Disney Abandons Traditional Animation??
That statement seems unthinkable but after reading the inside story, I can only conclude that it's already happened! The only hope would be to remove Michael Eisner and do a complete 180 of his policies - i.e. rehire an army of laid off artists. Read on and you'll see what I mean.
Last year, Disney/Pixar released "The Incredibles", a great action/adventure comedy that was originally planned as a 2d animated film. Not being a huge fan of 3d computer animation, I didn't run to see it right away - but when I finally did - WOW! It was terrific! I later read of the many traditional 2d techniques that were applied to the characters' creation and movements. The film even included a cameo of Frank & Ollie, legendary animators and writers of one of my favorite books: Illusion of Life - a virtual textbook of Disney animation.
The Incredibles simply looked terrific in 3d and most is certainly earning tons of money, just like it's predicesors Finding Nemo and Shrek I & II. Thus bringing us to the sole motivating factor behind Disney's decisions: money.
Two years after the fact, it finally came to my attention that they had closed the doors on their Orlando Animation Unit at MGM as well as their Feature Animation departments in Burbank and all over the world!
Ever since the Florida studio first opened back in 1989, I had wondered what it would be like working on staff as a feature animator - but then imagined it might be somewhat awkward, considering that the artists were continually being watched by tourists behind the glass at the theme park. That would have been a minor concern as I later learned.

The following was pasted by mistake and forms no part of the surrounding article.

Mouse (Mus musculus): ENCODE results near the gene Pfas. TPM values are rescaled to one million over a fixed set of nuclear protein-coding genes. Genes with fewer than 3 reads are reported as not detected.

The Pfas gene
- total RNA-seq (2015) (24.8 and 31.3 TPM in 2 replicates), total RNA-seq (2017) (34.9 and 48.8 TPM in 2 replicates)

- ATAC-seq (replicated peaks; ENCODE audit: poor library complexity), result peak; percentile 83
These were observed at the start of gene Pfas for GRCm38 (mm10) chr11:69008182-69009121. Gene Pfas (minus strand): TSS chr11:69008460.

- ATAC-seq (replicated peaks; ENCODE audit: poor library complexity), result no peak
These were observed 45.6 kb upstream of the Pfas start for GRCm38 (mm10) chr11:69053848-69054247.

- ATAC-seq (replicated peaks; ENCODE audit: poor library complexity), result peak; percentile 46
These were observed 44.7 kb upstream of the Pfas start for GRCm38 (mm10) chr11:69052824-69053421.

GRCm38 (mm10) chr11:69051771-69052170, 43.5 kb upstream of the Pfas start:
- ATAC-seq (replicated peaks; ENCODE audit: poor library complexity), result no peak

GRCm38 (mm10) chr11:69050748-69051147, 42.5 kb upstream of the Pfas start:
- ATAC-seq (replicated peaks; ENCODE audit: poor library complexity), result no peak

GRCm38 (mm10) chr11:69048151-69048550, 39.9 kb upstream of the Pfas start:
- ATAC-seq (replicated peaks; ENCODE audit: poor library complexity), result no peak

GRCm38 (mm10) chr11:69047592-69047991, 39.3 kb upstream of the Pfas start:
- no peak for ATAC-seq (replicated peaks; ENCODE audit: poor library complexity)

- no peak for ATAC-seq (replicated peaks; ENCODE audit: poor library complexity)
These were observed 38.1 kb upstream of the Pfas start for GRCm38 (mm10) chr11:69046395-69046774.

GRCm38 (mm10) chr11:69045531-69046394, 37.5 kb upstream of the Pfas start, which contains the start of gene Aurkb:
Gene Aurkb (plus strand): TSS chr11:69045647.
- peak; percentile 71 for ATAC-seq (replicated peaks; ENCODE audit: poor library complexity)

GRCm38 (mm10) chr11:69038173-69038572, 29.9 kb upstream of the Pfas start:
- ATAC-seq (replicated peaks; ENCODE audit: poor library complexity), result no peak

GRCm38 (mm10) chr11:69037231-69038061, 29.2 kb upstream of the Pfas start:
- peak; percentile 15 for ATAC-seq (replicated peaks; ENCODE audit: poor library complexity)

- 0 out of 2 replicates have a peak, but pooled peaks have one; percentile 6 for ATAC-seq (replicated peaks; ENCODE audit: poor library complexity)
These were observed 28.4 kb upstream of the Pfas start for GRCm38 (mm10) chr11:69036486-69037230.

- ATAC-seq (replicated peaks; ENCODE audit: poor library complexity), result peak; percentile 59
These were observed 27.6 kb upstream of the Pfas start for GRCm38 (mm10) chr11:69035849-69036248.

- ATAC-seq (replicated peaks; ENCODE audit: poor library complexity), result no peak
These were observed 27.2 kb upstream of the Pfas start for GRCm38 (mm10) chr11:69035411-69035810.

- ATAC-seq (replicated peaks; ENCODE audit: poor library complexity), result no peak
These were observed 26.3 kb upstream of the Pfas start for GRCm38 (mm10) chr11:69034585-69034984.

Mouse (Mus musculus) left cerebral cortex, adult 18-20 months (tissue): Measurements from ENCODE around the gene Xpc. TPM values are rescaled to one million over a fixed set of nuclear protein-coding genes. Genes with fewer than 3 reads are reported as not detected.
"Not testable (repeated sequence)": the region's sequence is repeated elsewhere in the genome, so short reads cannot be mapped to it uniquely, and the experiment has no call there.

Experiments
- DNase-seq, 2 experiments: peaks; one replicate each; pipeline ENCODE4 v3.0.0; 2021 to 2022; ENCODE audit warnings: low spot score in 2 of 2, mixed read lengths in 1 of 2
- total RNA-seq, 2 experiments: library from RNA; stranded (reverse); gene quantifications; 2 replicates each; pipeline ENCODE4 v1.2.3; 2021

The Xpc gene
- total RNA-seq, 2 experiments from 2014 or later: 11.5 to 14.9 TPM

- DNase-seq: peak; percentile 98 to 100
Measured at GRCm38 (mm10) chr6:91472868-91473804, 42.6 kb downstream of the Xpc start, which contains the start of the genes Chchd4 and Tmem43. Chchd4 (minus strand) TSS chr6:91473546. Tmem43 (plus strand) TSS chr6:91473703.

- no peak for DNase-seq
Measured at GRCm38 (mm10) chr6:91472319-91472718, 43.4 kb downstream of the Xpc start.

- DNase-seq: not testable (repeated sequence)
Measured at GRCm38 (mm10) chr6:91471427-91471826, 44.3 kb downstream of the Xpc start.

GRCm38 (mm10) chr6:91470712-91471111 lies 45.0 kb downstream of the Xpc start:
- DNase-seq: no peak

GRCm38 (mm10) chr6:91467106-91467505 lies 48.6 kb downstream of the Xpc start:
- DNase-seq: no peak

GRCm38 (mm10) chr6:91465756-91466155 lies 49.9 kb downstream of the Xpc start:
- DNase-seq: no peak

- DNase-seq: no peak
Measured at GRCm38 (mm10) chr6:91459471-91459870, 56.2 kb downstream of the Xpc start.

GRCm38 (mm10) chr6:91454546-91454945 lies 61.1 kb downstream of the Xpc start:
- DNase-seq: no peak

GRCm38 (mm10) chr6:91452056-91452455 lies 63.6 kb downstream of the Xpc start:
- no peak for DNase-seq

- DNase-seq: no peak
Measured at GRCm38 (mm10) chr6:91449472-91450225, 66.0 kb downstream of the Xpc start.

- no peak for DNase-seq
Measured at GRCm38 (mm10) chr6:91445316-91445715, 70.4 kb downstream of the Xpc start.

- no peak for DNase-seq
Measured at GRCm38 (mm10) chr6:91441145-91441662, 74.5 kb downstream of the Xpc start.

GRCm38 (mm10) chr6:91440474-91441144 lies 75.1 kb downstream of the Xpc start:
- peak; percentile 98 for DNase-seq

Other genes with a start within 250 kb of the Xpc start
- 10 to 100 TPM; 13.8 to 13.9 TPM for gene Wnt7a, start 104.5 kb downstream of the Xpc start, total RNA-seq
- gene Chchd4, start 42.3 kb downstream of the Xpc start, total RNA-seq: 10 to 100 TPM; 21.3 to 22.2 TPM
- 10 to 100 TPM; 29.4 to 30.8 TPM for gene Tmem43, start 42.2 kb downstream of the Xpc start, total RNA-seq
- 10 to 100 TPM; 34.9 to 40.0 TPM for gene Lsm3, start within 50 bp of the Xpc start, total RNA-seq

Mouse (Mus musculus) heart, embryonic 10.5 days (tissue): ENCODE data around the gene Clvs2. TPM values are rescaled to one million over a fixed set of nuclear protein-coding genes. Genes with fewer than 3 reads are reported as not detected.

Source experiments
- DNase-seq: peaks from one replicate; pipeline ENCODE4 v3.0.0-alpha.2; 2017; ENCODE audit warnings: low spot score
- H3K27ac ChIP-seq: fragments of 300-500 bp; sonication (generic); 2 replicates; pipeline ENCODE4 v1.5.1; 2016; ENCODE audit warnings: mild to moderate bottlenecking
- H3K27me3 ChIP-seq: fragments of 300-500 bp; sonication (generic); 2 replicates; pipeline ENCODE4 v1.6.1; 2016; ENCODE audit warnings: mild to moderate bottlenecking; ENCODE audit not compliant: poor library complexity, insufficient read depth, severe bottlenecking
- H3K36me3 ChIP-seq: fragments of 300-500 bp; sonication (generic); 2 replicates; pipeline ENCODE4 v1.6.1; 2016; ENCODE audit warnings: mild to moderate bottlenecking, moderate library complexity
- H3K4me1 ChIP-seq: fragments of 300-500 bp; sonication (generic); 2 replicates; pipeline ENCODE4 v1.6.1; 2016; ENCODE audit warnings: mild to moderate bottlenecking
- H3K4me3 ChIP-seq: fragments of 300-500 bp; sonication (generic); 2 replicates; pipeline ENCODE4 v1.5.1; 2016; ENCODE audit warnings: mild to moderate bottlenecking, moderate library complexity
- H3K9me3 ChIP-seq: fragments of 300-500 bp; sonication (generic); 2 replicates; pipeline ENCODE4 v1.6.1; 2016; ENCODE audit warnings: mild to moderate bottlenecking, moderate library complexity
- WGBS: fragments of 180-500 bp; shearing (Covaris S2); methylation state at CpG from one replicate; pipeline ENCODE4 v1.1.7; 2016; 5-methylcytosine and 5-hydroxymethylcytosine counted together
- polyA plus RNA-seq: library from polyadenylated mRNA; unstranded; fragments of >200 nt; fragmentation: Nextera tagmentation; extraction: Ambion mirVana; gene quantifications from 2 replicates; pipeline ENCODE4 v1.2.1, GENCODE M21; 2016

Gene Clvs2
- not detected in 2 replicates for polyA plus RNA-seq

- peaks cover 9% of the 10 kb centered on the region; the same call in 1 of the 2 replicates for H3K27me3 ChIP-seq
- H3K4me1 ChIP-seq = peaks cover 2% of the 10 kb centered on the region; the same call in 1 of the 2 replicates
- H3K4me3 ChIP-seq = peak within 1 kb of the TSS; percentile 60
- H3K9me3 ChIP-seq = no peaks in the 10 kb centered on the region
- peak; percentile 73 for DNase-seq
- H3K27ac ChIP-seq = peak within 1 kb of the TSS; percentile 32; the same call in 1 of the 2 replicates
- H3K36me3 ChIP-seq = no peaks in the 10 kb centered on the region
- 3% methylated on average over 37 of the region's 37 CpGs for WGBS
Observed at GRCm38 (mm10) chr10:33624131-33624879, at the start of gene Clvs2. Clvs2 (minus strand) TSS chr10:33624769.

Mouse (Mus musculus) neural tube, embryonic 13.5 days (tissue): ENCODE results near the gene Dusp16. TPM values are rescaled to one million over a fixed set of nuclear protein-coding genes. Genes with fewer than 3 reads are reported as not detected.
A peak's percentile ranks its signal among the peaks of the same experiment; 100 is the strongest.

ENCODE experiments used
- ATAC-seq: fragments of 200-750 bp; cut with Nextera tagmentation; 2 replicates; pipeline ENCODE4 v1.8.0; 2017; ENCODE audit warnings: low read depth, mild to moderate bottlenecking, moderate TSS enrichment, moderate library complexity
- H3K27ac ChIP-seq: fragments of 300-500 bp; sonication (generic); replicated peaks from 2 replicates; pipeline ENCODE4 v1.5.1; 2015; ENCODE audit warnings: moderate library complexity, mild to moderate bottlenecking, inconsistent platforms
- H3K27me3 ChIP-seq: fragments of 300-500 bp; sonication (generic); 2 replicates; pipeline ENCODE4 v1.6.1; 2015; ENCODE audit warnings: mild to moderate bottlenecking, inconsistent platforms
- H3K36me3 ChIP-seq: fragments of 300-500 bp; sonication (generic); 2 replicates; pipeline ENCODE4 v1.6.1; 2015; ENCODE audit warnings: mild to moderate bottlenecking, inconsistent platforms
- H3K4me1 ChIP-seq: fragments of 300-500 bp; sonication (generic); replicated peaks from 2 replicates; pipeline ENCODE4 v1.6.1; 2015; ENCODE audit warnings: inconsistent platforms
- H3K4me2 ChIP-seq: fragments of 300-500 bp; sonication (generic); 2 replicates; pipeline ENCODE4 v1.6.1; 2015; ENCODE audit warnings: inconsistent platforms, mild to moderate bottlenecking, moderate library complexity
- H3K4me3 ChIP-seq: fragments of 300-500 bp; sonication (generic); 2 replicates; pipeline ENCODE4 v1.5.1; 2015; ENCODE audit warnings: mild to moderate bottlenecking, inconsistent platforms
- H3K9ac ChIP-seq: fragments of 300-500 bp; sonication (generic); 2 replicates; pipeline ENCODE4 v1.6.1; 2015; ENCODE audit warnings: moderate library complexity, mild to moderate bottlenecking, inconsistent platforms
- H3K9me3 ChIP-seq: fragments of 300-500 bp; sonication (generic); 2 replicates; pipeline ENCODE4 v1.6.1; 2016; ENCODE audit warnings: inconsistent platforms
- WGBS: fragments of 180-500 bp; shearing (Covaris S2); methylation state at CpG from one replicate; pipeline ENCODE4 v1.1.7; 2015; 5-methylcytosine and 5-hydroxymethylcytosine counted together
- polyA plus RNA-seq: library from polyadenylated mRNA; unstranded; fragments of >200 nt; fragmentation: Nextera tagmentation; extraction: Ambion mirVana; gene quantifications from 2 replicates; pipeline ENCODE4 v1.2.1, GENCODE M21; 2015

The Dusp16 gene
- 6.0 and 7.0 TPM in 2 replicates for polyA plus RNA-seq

I finally had a chance to tour the studio in 2002 and was impressed by the quality of work being produced there (Lilo and Stitch, Brother Bear). Perhaps it wouldn't be so bad being an artist in a fishbowl afterall. It was however noticably quiet, with only a few artists walking about in the mostly empty studio. The tour guides simply said that most of the staff was on "hiatus". I later learned the true story of what had been happening there with nearly 260 artists put out to pasture in favor of cutting back on feature production.
It seems that the overwhelming success of 3d computer animated features caused the Disney suits to rethink their commitment to the standard medium. A handful of the misplaced Orlando artists were moved to other studios. Some have been incorporated into 3d projects but most were just plain sent packing.
During my visit, I spent a little time talking to one of the artists in the cel-art shop as he drew Jessica Rabbit for me. I asked if he'd ever considered working in the animation department. He recoiled with a decisive "No way!" followed by horror stories of Eisner and his massive layoffs. No wonder Walt's nephew Roy quit in protest. What the Mouse corporation intends to do from now on remains to be seen but the sad, undeniable truth is that there are currently no 2d animated features in production ... or even being planned.
Recently during the Rose Bowl, a commercial aired featuring 3d versions of all the classic Disney characters (Mickey, Goofy Donald, Dumbo) making their way to Disneyland for its 50th Anniversary Celebration. It looked ok but I couldn't help but shudder as I watched the blobby floating genie and comtemplated the evident death of Disney cel animation as we know it.
Now you can imagine how I choose to answer when I'm asked that age old question: "Why don't you work for Disney?" -SJS
Here, are some links so you can read the whole story for yourself: